April 28

History events
66 — (15nd of Iyar, 3826) After stealing money from the Temple Treasury, the Roman Procurator Gessius Florus allowed his troops to “loot the Upper Market” of Jerusalem. He also unleashed his Cohorts on the crowds of Jews who gathered to protest the theft. This would prove to be the precipitating event that would start the Great Revolt which would end in disaster for the Jewish people
70 — (29nd of Nisan, 3830) Following an early repulse of his forces, the Roman Legions commanded by Titus retake and destroy Jerusalem’s middle wall. The Romans followed this victory by quickly building a wall that will surround the city, cutting off all shipments of food and causing increased starvation among the Jewish defenders
1911 — (30nd of Nisan, 5671) Bedouins set fire to the synagogue at Tschebel (Tripoli, Barbary), entirely destroying the building which contained old and valuable manuscripts and books
1936 — (6nd of Iyar, 5696) Because of the Arab strike at the port of Jaffa, Tel Aviv merchants have stopped using the port and today “Jewish importers have cabled manufacturers abroad to send all goods to Haifa.”
1948 — (19nd of Nisan, 5708) British troops pulled out of the last police fortress in their control in Upper Galilee, at Rosh Pinah in the valley immediately below Mount Canaan. The fort was then occupied by the Haganah; Approximately 50 children were evacuated from Kibbutz Gesher in the Jordan Valley. The Jordanian Legion had attacked the kibbutz which was on the banks of the Jordan River in an attempt to seize the kibbutz’s bridge and an adjacent British police fortress. Afer a lengthy and bloody battle the kibbutz members decided to transfer the children in the dead of the night to a safe haven. The children were taken on a dangerous nighttime trek from the Kibbutz to Haifa and housed in an abandoned German monastery in the Bat Galim neighborhood adjacent to what is now the Rambam Medical Center
1952 — (3nd of Iyar, 5712) The Jerusalem Post reported that for the second consecutive day the Jerusalem Labor Exchange closed after only 120 of Jerusalem’s 2,000 jobless were willing to accept the offered forestation work. More than 450 were needed for this work daily, but the unemployed were reluctant to accept such jobs since the payment was set up according to production norms; that Jerusalem was still short of water since the Municipality could not manage to settle the debt of IL60,000 owed to the Jerusalem Electric Corporation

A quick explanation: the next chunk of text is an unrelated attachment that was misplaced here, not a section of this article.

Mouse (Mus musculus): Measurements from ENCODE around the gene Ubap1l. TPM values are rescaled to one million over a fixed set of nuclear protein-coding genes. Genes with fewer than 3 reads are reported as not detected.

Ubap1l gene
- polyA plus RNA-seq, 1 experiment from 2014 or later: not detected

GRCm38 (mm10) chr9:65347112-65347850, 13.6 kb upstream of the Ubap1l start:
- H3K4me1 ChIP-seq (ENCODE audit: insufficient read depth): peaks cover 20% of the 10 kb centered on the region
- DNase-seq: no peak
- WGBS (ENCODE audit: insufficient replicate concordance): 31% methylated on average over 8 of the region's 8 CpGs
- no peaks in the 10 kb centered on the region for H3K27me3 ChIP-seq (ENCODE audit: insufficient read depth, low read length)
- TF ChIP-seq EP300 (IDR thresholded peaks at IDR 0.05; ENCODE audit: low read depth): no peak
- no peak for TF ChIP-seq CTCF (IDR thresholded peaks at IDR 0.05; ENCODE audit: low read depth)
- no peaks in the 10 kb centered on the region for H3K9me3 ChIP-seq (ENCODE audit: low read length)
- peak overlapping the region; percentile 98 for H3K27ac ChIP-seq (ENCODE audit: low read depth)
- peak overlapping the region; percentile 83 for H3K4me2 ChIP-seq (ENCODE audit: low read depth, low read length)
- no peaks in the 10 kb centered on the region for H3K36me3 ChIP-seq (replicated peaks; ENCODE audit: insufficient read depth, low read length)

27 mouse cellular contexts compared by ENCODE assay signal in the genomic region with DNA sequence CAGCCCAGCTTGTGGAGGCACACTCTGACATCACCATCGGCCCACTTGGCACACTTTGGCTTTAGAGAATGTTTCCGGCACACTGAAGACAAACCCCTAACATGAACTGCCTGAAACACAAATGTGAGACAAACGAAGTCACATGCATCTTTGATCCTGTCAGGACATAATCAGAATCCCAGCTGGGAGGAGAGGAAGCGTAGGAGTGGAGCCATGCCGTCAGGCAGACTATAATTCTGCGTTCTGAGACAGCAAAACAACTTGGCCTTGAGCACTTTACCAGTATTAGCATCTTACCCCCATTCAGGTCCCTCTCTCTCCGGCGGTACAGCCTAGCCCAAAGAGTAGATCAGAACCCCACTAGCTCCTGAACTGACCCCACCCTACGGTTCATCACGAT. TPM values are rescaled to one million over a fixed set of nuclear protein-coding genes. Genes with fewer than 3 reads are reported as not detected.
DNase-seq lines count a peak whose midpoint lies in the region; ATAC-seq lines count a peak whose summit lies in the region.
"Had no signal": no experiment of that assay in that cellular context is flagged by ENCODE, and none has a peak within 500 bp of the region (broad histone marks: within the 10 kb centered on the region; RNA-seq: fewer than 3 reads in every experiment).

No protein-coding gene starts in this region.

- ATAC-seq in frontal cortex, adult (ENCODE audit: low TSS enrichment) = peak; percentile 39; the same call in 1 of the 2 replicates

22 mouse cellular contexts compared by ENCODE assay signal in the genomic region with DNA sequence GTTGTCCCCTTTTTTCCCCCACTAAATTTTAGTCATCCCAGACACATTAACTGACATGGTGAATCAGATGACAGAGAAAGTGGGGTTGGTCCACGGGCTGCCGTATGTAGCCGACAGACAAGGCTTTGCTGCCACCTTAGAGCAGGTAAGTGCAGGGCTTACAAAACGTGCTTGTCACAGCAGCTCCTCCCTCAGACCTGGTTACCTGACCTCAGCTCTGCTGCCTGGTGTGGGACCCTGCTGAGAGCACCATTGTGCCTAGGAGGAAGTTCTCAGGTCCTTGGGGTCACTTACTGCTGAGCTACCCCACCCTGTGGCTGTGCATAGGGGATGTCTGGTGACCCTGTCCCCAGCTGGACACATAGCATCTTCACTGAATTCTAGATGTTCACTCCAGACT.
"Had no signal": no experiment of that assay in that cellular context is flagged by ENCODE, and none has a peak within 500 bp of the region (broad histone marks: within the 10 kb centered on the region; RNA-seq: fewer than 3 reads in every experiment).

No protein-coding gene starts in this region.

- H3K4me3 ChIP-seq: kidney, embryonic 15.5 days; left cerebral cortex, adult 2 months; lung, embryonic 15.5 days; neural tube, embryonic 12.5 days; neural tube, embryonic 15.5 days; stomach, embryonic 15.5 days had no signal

1958 — (8nd of Iyar, 5718) Bombing of Jewish Center, a synagogue in Jacksonville, Florida

1560 — (2nd of Iyar, 5320) Rabbi Kalman of Worms passed away.
1694 — (3rd of Iyar, 5454) Judah ben Samuel ha-Kohen Cantarini the Talmudist and physician who had a large number of Christian and Jewish patients passed away in Padua
1775 — (28nd of Nisan, 5535) Birthdate of Judah Touro. Born in Newport, Rhode Island Touro, who never married, was a famous merchant and philanthropist who supported many Christian and Jewish charities. He started as a merchant selling soap, candles and codfish, and would eventually become one of the wealthiest men in all of America
1886 — (23nd of Nisan, 5646) Birthdate of photographer Erich Salomon the native of Berlin whoworked as a carpenter and studied to be a lawyer before he found his true calling. He was a genius in the use of the then newly developed 35 mm camera. He is considered one of the founders of photojournalism
1908 — (27nd of Nisan, 5668) Birthdate of Oskar Schindler
1929 — (18nd of Nisan, 5689) Birthdate of Avigdor Arikha, the Israeli artist who learned the power of art as a boy during the Holocaust when he sketched scenes from a concentration camp onto salvaged scraps of paper